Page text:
I saw a meme about the quarantine that said:
“I always thought I avoided home projects because I didn’t have time. Turns out – that wasn’t it.”
I can relate! I’m seeing a lot of debate these days about whether you should use this unexpected time at home productively or give yourself a break and just chill. No judgment – I think you should do what’s best for you. For me however, I want to finally get a handle on proper photo organization and complete the ominous picture project.
How big is this problem?
I have pictures everywhere. I have literally bins full of picture boxes, framed pictures of relatives I don’t even know (from when my grandmother passed), and well-intended scrapbook material that is sitting dormant in envelopes. And that’s just the printed kind.
I also have digital pictures on my phone, in the cloud, on my old camera that I haven’t used in years, on my laptop in two different places (why do some go in the photo drive and some go into iPhoto?), and on my desktop that was completely dismantled when I moved last year. Just thinking about it overwhelms me and makes me want to take a Netflix break.
Where to begin?
Luckily some very smart and much more organized people have some great advice on how to tackle this photo beast. If you follow their step by steps, it’s easy to break photo organization down into mini-projects and not try to do it all in one maddening weekend. I picked three processes, which have many similarities, and some subtle differences, so pick the one best for you.
In the Life Storage Blog, they take a holistic approach to both printed and digital photo organization.
Their great first step is to decide your goal. Getting out from under this albatross may not be the best motivation and may explain why I haven’t been able to complete this project in the past. However, remembering that my younger daughter is graduating middle school this year, it is very motivating to think I want to create a digital slideshow, or make a picture collage, or maybe even do that scrapbook after all as a gift to her. There is no doubt that this year the ceremonies will be compromised if they even happen at all. This is, of course, even more troubling for our High School seniors.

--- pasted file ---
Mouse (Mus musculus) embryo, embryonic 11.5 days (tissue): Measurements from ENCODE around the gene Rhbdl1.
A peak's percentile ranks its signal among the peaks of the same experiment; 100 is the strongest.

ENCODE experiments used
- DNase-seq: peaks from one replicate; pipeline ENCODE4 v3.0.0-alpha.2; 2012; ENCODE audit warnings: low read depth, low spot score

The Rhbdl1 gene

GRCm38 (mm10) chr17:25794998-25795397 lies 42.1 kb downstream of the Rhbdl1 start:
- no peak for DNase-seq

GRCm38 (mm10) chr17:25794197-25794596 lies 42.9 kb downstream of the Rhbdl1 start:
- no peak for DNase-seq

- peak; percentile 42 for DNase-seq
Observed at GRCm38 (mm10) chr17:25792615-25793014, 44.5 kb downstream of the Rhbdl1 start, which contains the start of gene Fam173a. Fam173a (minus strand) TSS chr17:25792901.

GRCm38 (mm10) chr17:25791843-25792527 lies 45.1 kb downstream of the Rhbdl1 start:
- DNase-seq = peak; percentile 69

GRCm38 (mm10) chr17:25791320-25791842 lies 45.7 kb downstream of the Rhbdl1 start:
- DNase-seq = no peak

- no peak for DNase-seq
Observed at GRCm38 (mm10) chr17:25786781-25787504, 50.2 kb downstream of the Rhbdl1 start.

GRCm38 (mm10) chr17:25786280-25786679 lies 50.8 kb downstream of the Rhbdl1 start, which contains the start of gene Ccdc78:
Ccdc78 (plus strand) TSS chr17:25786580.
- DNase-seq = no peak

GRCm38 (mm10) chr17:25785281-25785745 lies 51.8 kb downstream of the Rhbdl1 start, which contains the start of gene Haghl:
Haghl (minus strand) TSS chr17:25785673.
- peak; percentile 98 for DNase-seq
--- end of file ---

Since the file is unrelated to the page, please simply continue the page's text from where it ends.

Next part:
Keeping that goal in mind will help me stick with it even when I am bored and over it. After all, that perfect picture from 1st grade might be in the very next folder drive.
Digital Specific advice
Better Homes and Gardens’ advice article divides up digital and printed photo organization separately. If you prefer to make it two different projects (or only need one or the other), this is the way to go.
I especially love their first step for digital pictures: Delete unnecessary photos right away. That will undoubtedly cut the rest of the project down to about ¼ of the original task. We all do it – 15 photos of the exact same thing clogging up our phones and computers. If I do nothing else but that step today, I would consider myself well on the road. Plus, while keeping my goal in mind, I will likely discover what I have for my graduation project along the way and I can set aside specific shots as I delete the excess.
I want steps to my steps
The most comprehensive photo organization guide was found on Photography Life. After a brief summary of the overall process, they go into great detail on each step. Organized as chapters, they literally seem to have written the book on how to manage your photo chaos. They do a particularly good job of showing you best practices on how to organize your computer folders for easy photo discovery and retrieval later.
More than just a project
If I were to have a virtual therapy session, I am sure I would realize that pursuing the picture project right now is not just a way to kill time and check something off my do-list. While we are all starving for normal, and nostalgic for life as it was 5 weeks ago, looking at photos can be a great way to remember and celebrate what we didn’t realize was the “good life.” I don’t mean this in a negative way (picture pun intended), but in a joyful “let’s not take it for granted” way. We will get back to the good life again, and we will know where to put the photos when we do.
LTD Moments makes commemorative framed products that celebrate student athletes. Our pieces feature customer-provided pictures, so look for that special moment in your child’s sports career. Our products make excellent graduation gifts.